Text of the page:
Relative calm has returned to Bamenda, North West region after a series of gun battles during the day paralysed the town. Reports say two security personnel were killed in a fire exchange with separatist fighters.
Cameroonians are eager to see Marcel Niat Njifenji; President of the Senate tomorrow Thursday as the first parliamentary session for the year 2021 opens. Since June 2020, the second personality in Cameroon has not taken part in an official ceremony. During this period, there have been rumours of his failing health coupled with advancing age.
Access to Cameroon’s National Assembly and the Senate will be strictly restricted to lawmakers, workers in the legislative houses, members of government and accredited journalists. The decision is to limit the crowds and respect COVID-19 preventive measures. Despite this, pundits have argued that the number of people will definitely be more than 50 against instructions from the Prime Minister.
Three men have been arrested in Yaounde on accusations of attacking a university lecturer on the 10th of February 2021. The men are reported to have stopped the vehicle of Prof. Claude Bekolo seizing all his valuables. The arrest of the suspects followed an immediate complaint tabled at the security service by the victim.
A COVID-19 prevention measure for Cameroonians not to gather in areas where there are more than 50 people, is grossly violated in Douala and other places. Activities continue unperturbed in drinking spots, bars, churches, markets and others. Cameroonians argue that the struggle for survival will not permit a respect of such a measure.
Some Cameroonians have been using the social media to call on President Paul Biya to be the first to publicly take the COVID-19 vaccine when it becomes available. They add that lawmakers, members of government and those ranking as such should equally lead in taking the vaccine. This request comes as fears of possible adverse effects of the vaccine are on the rise.
Equatorial Guinea has begun three days of national mourning after the deaths of at least 105 people following explosions at a munitions depot on Sunday. Flags in Equatorial Guinea will fly at half-mast for the next three days. The US has sent a team of experts to support the search and rescue operations and drugs and medical equipment from Spain are expected to arrive in the country on Wednesday.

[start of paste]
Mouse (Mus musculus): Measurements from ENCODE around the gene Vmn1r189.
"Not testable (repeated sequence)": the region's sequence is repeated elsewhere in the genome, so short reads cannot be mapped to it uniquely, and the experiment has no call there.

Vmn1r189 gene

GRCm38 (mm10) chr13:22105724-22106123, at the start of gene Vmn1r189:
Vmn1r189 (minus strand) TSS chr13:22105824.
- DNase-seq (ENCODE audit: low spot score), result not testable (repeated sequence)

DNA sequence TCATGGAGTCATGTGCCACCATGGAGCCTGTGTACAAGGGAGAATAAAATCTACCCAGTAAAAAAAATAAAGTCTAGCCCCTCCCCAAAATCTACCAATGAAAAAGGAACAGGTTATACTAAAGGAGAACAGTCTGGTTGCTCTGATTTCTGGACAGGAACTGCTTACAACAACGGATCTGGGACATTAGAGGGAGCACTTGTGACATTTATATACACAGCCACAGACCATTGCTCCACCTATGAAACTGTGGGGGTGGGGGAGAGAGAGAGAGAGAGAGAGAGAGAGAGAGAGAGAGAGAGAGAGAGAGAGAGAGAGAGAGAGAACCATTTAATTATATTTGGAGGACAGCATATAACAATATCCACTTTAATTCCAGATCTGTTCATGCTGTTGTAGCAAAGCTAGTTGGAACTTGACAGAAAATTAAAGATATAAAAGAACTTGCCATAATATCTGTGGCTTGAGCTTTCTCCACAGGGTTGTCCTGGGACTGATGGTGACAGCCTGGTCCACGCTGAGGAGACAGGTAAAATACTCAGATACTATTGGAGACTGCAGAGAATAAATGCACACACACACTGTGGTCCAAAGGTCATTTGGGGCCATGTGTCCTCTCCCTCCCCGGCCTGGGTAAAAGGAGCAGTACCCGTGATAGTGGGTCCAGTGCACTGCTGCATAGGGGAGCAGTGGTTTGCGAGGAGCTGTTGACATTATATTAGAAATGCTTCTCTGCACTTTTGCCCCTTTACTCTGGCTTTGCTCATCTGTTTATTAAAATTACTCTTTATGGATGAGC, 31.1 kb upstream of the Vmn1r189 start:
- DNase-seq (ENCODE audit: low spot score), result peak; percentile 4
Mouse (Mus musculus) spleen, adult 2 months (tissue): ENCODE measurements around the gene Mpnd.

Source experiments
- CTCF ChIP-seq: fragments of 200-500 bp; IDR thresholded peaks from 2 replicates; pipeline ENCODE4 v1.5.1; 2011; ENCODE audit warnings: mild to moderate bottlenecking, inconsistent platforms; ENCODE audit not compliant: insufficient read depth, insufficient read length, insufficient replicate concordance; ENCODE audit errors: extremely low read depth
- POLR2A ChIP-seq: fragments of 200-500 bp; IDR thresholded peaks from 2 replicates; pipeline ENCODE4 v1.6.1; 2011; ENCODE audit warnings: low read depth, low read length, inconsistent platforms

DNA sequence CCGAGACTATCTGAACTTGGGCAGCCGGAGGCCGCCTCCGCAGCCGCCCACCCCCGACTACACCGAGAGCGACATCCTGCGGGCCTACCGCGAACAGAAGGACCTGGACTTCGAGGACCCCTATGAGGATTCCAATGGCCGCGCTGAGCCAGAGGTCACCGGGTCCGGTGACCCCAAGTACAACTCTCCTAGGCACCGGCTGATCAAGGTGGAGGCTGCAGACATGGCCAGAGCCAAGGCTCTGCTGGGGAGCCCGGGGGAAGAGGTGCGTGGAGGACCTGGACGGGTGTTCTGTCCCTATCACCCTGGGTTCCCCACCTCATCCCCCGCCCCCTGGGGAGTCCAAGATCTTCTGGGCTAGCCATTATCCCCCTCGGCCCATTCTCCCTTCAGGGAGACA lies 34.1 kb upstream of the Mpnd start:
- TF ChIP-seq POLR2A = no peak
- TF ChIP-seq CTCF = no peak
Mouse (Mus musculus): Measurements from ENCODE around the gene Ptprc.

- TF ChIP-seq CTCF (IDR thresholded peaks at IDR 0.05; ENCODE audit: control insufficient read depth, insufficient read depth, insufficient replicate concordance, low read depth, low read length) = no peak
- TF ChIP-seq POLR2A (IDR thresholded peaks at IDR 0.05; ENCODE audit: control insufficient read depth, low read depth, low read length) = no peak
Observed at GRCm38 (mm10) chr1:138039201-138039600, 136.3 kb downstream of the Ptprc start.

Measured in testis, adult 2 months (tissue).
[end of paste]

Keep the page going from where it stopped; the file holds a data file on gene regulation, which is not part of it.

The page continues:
At least 22 people have been killed in a village in Ethiopia’s Oromia region, officials say. Some reports say they were shot in their homes, others say they were taken from a church and shot in a forest. Another 20 people were kidnapped and later released. A local official said the gunmen were members of the rebel Oromo Liberation Army. Most of the dead are said to be members of the Amhara ethnic group.
The Libyan parliament has approved the government of national unity presented by the new interim prime minister, Abdul Hamid Mohammed Dbeibah. The vote took place at a rare session of the parliament in the city of Sirte. The unity government is the latest stage in a UN-backed plan that is aimed at trying to resolve a decade of violence and instability in Libya, with an election due to be held in December.
Unions in Nigeria have started nationwide protests over a proposed change in the minimum wage. In 2018, the unions reached an agreement with the Nigerian government on a minimum wage of 30,000 naira ($65; £45) a month. But some state governments say they can’t afford to pay this and want to introduce a separate, lower minimum wage.
Twenty-five people belonging to the same family were among 35 people who died in Mozambique’s northern Muecate district after reportedly eating wild plants and fruits, the authorities say. Local officials say instances of people eating wild fruits, tubers and even wild grass have recently been reported in the region. According to a report on state television, TVM, residents have been grinding wild grass to cook xima – a traditional Mozambican porridge, usually made from maize flour.
Foreign news: BBC